David Guttenfelder, Associated Press
PYONGYANG, North Korea — As the world watches to see what North Korea's next move will be in a high-stakes game of brinksmanship with the United States, residents of its capital aren't hunkering down in bunkers and preparing for the worst. Instead, they are out on the streets en masse getting ready for the birthday of national founder Kim Il Sung — the biggest holiday of the year.
The festivities leading up to Kim's birthday come amid fears that North Korea may be planning to test launch a new missile in retaliation for what it claims are provocative war games by U.S. and South Korean troops just across the Korean border. Even at such a seemingly innocuous setting as a flower show in Kim's honor, North Korea's warning that it is prepared to strike back if pushed too far is on prominent display.
This year's exhibition of "Kimilsungia" flowers — which North Koreans claim their scientists have bred into the most beautiful orchids in the world — is built around mockups of red-tipped missiles, slogans hailing the military and reminders of the threats that North Koreans feel are all around them.
"It is because we have a nuclear deterrent like nuclear weapons that we are able to live our normal lives and have a beautiful flower exhibition like this," said Kim Sung Sim, a Pyongyang greenhouse worker who contributed to the display, which opened Friday.
The escalation of tensions comes as North Korea is also celebrating a slew of anniversaries for its young leader, Kim Jong Un, who took power in December 2011 following the death of his father, longtime leader Kim Jong Il. He was named head of the Workers' Party a year ago Thursday, and marks his first year as head of the National Defense Commission, the top government body, on Saturday. The birthday of his grandfather, Kim Il Sung, on Monday is the most important of the national holidays designed to cement loyalty to the ruling Kim family.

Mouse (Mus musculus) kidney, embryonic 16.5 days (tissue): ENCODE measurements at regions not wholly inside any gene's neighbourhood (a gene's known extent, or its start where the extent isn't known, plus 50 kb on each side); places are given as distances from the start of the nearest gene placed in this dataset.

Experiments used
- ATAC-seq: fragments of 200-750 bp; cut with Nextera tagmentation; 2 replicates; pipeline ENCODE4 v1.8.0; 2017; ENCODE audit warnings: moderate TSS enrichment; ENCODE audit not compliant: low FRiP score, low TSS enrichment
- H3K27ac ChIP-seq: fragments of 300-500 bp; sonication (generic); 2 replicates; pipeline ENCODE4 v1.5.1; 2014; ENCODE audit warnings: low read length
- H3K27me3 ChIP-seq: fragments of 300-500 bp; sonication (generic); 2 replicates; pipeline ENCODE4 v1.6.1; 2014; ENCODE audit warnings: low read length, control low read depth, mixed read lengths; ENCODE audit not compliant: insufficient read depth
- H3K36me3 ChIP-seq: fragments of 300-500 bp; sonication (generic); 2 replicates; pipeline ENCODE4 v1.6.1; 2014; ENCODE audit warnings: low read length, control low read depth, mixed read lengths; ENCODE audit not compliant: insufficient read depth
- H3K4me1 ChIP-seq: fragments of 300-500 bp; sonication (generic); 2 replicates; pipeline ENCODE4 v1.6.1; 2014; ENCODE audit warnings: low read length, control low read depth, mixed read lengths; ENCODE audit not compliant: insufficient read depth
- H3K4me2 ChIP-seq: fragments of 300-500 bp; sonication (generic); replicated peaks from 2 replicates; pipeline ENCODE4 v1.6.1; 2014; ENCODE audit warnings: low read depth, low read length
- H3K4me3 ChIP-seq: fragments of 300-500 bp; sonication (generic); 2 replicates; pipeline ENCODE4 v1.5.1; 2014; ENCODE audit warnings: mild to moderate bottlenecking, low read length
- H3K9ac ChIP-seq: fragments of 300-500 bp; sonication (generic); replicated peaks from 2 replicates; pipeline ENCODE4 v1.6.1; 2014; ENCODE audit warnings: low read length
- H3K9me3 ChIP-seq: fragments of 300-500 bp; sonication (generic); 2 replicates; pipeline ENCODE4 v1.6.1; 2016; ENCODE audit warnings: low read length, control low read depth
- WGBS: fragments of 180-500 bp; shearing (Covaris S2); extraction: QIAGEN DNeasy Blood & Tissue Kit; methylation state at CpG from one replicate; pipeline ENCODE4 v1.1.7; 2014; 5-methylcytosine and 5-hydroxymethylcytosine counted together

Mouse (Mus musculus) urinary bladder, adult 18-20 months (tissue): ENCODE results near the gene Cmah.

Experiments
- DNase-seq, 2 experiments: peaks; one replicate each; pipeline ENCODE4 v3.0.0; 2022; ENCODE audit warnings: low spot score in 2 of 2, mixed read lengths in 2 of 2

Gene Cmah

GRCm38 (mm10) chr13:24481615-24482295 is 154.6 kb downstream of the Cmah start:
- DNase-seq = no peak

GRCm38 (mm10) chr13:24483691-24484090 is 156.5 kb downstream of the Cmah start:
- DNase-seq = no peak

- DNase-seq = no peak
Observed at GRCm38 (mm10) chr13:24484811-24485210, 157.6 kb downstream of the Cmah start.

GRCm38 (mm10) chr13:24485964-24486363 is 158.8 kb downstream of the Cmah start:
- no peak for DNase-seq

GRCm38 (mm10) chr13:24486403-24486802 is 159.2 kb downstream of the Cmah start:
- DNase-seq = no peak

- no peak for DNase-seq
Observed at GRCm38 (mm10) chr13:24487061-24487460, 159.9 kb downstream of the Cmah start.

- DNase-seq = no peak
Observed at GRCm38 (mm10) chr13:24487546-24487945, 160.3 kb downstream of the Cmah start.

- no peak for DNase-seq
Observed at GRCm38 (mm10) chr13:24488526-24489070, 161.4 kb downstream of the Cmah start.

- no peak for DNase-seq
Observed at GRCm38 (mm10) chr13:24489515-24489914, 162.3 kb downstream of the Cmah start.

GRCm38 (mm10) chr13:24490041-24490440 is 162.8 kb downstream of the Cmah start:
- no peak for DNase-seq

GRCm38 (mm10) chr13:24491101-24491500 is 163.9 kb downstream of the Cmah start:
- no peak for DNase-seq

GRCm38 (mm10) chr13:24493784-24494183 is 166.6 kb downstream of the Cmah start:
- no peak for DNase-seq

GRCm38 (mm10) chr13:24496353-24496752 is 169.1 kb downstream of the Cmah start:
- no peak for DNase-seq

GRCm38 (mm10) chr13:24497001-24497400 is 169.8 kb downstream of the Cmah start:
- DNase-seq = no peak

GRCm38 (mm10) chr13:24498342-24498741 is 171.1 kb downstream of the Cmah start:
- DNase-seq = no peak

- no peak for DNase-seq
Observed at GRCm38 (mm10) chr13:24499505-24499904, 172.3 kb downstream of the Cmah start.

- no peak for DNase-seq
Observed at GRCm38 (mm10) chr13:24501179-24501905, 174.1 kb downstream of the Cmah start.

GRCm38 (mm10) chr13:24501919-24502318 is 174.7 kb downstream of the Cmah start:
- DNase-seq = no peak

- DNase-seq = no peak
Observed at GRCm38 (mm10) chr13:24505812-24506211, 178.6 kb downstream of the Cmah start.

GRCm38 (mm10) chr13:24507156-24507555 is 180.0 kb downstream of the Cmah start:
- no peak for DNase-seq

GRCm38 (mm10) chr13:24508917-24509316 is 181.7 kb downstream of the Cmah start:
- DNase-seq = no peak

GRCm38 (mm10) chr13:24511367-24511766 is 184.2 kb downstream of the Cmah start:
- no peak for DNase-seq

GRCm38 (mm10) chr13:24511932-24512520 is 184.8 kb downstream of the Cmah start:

Whether this year's celebrations will include a missile launch or some other action that could escalate the tensions remains to be seen.
U.S. Secretary of State John Kerry, who arrived in Seoul on Friday for talks with South Korean officials, warned the North not to test fire a missile.
"If Kim Jong Un decides to launch a missile, whether it's across the Sea of Japan or some other direction, he will be choosing willfully to ignore the entire international community," Kerry told reporters.
He said the test would be a "huge mistake" for Kim.
A senior U.S military official told reporters there was no sign of military movements in the North and no real prospect of war. He spoke on condition of anonymity, saying he wasn't authorized to speak publicly about military intelligence.
But that doesn't mean North Korea won't put on some sort of a military show.
During last year's celebrations, North Korea failed in an attempt to send a satellite into space aboard a long-range rocket. The U.S. and its allies criticized the launch as a covert test of ballistic missile technology. North Korea tried again in December and succeeded. That was followed by the country's third underground nuclear test on Feb. 12.
Officials in Seoul and Washington say Pyongyang appears to be preparing to test fire a medium-range missile designed to be capable of reaching Guam. Foreign experts have dubbed the missile the "Musudan" after the northeastern village where North Korea has a launch pad, and say it has a range of 3,500 kilometers (2,180 miles).
A medium- or long-range missile test would be particularly significant because North Korea may now be capable of arming a ballistic missile with a nuclear warhead, the U.S. Defense Intelligence Agency concluded in an assessment revealed Thursday. Kerry refused to comment specifically Friday on that intelligence report, but said the North is still some time away from having a nuclear bomb that is "small, light and diversified."
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